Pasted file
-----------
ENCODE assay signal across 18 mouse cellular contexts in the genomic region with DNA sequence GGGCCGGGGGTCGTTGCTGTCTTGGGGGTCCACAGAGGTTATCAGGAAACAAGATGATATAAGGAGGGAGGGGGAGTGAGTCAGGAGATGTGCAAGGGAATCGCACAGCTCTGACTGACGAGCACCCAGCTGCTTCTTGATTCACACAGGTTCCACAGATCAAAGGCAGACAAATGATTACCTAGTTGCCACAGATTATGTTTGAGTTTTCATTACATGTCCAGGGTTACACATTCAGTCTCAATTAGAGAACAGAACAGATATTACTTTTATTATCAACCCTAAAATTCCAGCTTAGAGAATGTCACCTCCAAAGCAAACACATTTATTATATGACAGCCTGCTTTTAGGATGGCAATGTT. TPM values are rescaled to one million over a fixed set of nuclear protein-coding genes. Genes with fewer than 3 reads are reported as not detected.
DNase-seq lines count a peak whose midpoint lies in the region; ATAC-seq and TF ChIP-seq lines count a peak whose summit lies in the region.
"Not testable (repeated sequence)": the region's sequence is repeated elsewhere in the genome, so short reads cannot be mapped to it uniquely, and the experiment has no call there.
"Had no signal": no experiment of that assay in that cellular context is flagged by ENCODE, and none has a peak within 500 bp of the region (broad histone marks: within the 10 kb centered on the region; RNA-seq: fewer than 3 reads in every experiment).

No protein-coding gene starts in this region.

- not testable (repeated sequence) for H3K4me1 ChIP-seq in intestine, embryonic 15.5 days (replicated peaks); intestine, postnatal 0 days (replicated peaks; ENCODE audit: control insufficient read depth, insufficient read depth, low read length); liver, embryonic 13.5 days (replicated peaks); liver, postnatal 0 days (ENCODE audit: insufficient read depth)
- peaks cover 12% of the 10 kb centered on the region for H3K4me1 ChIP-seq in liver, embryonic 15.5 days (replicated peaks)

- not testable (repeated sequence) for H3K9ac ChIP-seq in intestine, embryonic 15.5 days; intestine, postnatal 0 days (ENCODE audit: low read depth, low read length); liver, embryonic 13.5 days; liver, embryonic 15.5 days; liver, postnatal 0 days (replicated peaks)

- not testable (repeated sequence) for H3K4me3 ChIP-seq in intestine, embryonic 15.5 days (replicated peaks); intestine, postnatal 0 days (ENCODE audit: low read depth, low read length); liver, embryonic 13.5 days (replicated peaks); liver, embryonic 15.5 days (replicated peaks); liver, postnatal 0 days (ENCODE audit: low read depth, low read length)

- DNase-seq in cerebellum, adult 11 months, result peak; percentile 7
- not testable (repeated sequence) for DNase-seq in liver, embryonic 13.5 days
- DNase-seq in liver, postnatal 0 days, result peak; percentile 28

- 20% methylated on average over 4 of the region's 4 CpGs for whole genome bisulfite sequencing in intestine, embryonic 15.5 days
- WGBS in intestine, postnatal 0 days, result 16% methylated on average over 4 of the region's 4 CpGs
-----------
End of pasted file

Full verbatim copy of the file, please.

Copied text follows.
ENCODE assay signal across 18 mouse cellular contexts in the genomic region with DNA sequence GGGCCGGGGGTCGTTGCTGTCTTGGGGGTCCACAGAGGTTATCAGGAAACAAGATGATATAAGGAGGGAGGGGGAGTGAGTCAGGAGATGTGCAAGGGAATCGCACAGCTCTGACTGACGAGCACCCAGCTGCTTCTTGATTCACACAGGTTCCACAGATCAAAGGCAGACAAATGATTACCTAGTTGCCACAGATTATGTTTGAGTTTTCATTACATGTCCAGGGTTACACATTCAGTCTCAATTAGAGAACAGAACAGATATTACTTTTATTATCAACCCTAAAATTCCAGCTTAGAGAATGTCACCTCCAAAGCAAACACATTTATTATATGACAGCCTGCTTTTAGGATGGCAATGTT. TPM values are rescaled to one million over a fixed set of nuclear protein-coding genes. Genes with fewer than 3 reads are reported as not detected.
DNase-seq lines count a peak whose midpoint lies in the region; ATAC-seq and TF ChIP-seq lines count a peak whose summit lies in the region.
"Not testable (repeated sequence)": the region's sequence is repeated elsewhere in the genome, so short reads cannot be mapped to it uniquely, and the experiment has no call there.
"Had no signal": no experiment of that assay in that cellular context is flagged by ENCODE, and none has a peak within 500 bp of the region (broad histone marks: within the 10 kb centered on the region; RNA-seq: fewer than 3 reads in every experiment).

No protein-coding gene starts in this region.

- not testable (repeated sequence) for H3K4me1 ChIP-seq in intestine, embryonic 15.5 days (replicated peaks); intestine, postnatal 0 days (replicated peaks; ENCODE audit: control insufficient read depth, insufficient read depth, low read length); liver, embryonic 13.5 days (replicated peaks); liver, postnatal 0 days (ENCODE audit: insufficient read depth)
- peaks cover 12% of the 10 kb centered on the region for H3K4me1 ChIP-seq in liver, embryonic 15.5 days (replicated peaks)

- not testable (repeated sequence) for H3K9ac ChIP-seq in intestine, embryonic 15.5 days; intestine, postnatal 0 days (ENCODE audit: low read depth, low read length); liver, embryonic 13.5 days; liver, embryonic 15.5 days; liver, postnatal 0 days (replicated peaks)

- not testable (repeated sequence) for H3K4me3 ChIP-seq in intestine, embryonic 15.5 days (replicated peaks); intestine, postnatal 0 days (ENCODE audit: low read depth, low read length); liver, embryonic 13.5 days (replicated peaks); liver, embryonic 15.5 days (replicated peaks); liver, postnatal 0 days (ENCODE audit: low read depth, low read length)

- DNase-seq in cerebellum, adult 11 months, result peak; percentile 7
- not testable (repeated sequence) for DNase-seq in liver, embryonic 13.5 days
- DNase-seq in liver, postnatal 0 days, result peak; percentile 28

- 20% methylated on average over 4 of the region's 4 CpGs for whole genome bisulfite sequencing in intestine, embryonic 15.5 days
- WGBS in intestine, postnatal 0 days, result 16% methylated on average over 4 of the region's 4 CpGs